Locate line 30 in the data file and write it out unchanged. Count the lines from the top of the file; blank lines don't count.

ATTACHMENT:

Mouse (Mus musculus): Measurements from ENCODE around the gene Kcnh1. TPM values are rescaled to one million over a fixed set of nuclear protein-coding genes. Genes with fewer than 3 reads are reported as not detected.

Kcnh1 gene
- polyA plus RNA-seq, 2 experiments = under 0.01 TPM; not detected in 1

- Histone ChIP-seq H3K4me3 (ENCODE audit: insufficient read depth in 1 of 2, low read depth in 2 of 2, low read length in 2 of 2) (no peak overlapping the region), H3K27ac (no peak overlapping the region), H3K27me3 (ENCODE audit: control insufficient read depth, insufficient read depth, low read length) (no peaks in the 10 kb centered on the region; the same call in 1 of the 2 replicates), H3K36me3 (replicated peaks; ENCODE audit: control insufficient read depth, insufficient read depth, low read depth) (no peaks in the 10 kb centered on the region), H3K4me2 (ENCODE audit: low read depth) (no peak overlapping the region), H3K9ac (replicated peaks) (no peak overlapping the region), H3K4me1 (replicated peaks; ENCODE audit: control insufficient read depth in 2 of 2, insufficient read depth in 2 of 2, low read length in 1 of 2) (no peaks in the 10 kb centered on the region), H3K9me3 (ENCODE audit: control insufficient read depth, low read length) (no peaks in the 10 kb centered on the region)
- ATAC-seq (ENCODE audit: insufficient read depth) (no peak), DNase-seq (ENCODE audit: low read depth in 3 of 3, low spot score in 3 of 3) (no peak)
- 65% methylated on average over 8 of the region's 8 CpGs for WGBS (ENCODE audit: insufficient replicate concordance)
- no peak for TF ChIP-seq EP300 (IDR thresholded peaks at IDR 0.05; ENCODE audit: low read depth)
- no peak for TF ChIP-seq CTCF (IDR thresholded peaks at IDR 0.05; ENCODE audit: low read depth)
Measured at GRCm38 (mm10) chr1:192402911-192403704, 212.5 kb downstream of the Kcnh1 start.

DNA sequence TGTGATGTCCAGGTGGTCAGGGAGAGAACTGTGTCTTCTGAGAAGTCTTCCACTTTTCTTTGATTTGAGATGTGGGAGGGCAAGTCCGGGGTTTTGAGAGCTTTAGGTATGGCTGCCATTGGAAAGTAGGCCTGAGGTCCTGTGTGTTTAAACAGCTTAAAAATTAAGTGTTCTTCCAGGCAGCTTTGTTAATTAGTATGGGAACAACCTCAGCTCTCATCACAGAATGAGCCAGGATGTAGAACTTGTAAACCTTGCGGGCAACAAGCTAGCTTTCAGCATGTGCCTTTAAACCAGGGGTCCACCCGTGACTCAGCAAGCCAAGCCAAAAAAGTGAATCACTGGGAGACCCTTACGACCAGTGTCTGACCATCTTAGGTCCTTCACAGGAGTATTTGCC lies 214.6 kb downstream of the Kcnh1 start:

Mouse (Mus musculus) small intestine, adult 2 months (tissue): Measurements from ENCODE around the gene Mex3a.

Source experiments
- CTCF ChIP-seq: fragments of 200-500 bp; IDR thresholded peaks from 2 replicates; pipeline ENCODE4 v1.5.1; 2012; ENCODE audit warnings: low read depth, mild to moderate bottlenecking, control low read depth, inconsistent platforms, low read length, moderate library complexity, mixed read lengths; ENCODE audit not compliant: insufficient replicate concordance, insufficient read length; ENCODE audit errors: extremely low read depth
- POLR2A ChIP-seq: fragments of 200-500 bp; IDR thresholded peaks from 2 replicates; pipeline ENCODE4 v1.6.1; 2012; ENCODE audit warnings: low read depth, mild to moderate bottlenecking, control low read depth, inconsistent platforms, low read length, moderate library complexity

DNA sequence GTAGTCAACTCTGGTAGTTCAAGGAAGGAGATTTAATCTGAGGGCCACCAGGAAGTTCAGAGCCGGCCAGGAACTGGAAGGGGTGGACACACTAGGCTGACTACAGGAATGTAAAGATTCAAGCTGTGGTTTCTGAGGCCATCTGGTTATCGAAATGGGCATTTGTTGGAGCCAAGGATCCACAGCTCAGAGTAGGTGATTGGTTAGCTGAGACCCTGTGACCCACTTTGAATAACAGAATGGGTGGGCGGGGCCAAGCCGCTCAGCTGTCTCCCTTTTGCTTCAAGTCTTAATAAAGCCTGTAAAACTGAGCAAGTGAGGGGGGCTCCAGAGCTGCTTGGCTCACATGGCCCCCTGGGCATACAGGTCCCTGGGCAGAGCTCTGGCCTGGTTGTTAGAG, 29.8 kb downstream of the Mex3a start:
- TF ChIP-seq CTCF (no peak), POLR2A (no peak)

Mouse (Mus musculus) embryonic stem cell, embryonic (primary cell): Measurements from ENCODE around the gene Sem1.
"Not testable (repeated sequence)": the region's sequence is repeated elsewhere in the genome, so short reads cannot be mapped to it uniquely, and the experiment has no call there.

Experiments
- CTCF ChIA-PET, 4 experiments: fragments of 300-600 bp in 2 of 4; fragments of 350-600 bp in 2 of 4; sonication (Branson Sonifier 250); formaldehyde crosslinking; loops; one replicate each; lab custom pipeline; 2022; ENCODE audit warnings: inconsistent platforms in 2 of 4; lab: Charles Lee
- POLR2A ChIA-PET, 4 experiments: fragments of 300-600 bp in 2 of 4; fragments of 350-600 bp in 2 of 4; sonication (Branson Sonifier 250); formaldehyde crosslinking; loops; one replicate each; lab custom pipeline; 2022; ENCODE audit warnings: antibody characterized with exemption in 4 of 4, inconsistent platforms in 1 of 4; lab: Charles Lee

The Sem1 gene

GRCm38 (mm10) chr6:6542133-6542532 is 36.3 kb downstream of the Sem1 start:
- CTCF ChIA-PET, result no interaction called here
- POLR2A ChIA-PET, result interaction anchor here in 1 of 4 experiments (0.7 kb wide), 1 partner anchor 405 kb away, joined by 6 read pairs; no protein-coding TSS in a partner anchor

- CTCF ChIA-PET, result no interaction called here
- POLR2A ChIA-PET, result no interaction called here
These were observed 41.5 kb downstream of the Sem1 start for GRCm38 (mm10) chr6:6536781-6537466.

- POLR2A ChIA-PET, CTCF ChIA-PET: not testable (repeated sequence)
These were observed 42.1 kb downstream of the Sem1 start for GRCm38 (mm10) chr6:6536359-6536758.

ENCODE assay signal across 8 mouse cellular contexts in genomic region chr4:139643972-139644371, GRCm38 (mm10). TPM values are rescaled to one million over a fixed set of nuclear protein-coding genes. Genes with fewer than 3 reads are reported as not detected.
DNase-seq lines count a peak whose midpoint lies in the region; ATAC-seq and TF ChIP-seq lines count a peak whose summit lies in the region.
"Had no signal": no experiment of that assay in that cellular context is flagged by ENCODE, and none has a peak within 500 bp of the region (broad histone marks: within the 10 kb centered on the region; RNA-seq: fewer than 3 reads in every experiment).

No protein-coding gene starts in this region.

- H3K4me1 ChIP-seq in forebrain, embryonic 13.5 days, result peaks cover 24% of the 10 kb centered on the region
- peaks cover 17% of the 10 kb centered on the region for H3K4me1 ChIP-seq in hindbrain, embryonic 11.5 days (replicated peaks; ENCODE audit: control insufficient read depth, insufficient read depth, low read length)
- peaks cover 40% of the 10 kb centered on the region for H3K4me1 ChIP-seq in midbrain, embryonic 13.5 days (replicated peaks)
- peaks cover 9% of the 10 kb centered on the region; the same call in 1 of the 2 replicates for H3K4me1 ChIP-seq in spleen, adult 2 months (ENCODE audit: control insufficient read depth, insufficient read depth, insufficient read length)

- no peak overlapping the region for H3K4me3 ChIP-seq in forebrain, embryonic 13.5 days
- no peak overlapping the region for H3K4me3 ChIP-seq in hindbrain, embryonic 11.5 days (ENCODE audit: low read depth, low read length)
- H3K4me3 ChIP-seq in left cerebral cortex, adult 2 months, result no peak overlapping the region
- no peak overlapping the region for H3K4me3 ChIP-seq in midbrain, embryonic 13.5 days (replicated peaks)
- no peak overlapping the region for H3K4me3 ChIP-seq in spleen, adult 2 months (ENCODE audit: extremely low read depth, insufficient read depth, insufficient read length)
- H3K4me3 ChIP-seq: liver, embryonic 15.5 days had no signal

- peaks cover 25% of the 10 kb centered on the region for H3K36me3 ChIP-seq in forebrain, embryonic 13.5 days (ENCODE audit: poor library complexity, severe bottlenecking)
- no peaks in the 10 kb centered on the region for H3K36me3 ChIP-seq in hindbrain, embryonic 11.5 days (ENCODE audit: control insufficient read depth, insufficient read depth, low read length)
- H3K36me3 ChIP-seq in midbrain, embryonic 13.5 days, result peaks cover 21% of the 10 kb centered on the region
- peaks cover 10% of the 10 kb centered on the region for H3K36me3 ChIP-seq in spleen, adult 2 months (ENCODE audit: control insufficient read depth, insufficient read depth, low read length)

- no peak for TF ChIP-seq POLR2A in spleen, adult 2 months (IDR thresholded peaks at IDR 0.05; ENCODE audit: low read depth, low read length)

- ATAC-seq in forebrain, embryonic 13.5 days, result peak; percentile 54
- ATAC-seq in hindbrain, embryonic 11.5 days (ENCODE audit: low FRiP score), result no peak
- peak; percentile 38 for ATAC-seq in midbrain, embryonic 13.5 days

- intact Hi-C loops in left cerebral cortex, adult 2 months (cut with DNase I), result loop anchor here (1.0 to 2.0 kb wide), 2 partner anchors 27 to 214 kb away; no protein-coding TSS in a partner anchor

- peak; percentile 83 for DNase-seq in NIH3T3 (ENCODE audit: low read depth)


These were observed 42.1 kb downstream of the Sem1 start for GRCm38 (mm10) chr6:6536359-6536758.